ART OF STAINED GLASS
HOW TO SOLDER STAINED GLASS

Assemble Your Tools and Supplies
Be ready with the following:
  • Disposable gloves
  • Flux for stained glass
  • Natural hair paintbrush, or flux brush
  • 100W soldering iron
  • Spool of 60/40 or lead-free solder
  • Small, wide mouth glass bottle to keep flux
  • Moist sponge
  • Your foiled project
For the beginner project in the example you will also need:
  • A pair of 13/16" eye screws
  • Copper wire
Do make sure that you work in a well-ventilated area to reduce your exposure to flux fumes. The gloves are useful, as even minute amounts of contact with flux may provoke dermatitis in some people. Plug your iron, and allow a few minutes for it to heat up.



How Does Soldering Work?
Soldering appears intimidating at first, but it really is very simple. When you make contact with the soldering iron tip, and the solid core solder wire tip, the metal melts and falls down. The melted solder will prefer to adhere to fluxed copper, and will be repelled by the glass surface.

Apply Flux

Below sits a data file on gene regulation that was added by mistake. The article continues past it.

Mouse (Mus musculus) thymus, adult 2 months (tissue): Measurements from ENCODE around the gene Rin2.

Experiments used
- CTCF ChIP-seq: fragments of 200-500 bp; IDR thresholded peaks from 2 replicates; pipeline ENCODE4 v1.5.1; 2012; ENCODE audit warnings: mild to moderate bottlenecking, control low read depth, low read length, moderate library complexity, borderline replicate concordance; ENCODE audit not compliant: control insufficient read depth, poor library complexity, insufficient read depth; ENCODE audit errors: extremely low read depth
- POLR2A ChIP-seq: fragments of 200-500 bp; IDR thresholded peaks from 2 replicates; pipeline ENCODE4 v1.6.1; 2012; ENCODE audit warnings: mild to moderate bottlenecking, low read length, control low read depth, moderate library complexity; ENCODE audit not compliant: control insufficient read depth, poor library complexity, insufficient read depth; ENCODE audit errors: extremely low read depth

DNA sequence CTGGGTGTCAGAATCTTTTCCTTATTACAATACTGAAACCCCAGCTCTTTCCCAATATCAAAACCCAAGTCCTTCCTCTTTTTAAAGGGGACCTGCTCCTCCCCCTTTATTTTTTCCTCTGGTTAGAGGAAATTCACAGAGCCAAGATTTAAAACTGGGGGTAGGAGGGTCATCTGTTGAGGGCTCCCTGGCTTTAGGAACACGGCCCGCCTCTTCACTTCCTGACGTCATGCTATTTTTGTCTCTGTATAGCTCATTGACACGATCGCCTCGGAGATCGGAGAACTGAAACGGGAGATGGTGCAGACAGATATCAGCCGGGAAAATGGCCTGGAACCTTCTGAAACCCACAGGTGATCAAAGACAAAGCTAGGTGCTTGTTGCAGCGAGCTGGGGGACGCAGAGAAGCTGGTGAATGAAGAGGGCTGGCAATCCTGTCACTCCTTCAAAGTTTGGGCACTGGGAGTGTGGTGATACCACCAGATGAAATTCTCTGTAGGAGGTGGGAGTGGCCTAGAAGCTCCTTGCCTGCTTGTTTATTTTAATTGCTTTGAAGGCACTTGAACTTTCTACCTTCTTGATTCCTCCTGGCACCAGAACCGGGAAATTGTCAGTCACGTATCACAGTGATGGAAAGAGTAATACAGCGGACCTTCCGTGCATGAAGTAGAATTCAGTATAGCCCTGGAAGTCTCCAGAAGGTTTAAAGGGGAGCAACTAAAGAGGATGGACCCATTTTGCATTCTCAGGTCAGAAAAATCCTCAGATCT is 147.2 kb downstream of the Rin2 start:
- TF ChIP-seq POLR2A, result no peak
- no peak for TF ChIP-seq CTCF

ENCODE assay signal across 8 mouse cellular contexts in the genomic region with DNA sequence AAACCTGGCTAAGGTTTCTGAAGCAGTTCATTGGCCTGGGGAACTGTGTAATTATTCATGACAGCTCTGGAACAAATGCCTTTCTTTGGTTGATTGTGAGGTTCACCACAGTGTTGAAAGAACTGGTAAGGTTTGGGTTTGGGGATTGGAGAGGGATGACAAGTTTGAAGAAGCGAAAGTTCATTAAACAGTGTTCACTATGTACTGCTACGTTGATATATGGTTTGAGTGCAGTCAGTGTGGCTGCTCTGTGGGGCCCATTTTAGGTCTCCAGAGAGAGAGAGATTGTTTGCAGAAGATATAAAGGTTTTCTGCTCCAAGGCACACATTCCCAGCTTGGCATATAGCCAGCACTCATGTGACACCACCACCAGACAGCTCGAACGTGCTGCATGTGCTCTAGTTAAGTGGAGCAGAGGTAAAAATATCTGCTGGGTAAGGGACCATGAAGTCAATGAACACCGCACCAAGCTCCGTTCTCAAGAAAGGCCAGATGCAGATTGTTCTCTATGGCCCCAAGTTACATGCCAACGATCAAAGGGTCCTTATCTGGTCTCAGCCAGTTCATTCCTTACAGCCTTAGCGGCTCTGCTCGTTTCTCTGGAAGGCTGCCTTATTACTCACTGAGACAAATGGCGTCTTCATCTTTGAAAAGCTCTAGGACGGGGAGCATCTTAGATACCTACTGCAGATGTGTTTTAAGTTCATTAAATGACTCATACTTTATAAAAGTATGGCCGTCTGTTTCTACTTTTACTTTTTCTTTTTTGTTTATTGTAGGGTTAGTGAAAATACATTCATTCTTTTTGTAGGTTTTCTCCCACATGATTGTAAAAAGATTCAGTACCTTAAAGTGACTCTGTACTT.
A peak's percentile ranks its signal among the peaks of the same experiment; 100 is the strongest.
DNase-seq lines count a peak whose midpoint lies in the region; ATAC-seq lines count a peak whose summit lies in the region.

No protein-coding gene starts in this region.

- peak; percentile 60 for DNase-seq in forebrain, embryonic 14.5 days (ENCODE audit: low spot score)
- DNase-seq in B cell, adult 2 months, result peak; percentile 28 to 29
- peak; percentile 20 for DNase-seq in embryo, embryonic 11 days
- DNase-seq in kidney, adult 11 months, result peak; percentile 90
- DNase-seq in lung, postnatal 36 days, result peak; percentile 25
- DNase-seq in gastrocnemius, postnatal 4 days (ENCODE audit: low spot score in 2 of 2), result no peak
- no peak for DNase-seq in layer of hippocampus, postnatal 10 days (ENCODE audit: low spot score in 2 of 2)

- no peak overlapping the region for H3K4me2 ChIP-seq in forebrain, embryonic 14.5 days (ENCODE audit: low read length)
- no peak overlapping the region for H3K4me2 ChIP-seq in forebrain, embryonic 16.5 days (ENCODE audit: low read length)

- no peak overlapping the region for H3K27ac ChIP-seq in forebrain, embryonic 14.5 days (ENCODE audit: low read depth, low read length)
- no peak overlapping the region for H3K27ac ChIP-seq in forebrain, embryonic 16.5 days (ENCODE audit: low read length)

Flux is applied in a thin coat over the solder lines with a special flux brush, or an old natural-hair paintbrush. If you apply too much flux, the solder will tend to fizz and bubble. If you don't apply enough flux, the solder will not adhere to the foil well. It's better to put too little flux, rather than too much. You can always add more, but you can't remove the excess where the solder is fizzing and bubbling.





Apply Flux
Flux is applied in a thin coat over the solder lines with a special flux brush, or an old natural-hair paintbrush. If you apply too much flux, the solder will tend to fizz and bubble. If you don't apply enough flux, the solder will not adhere to the foil well. It's better to put too little flux, rather than too much. You can always add more, but you can't remove the excess where the solder is fizzing and bubbling.

View video of flux application:




Soldering, copper foil technique

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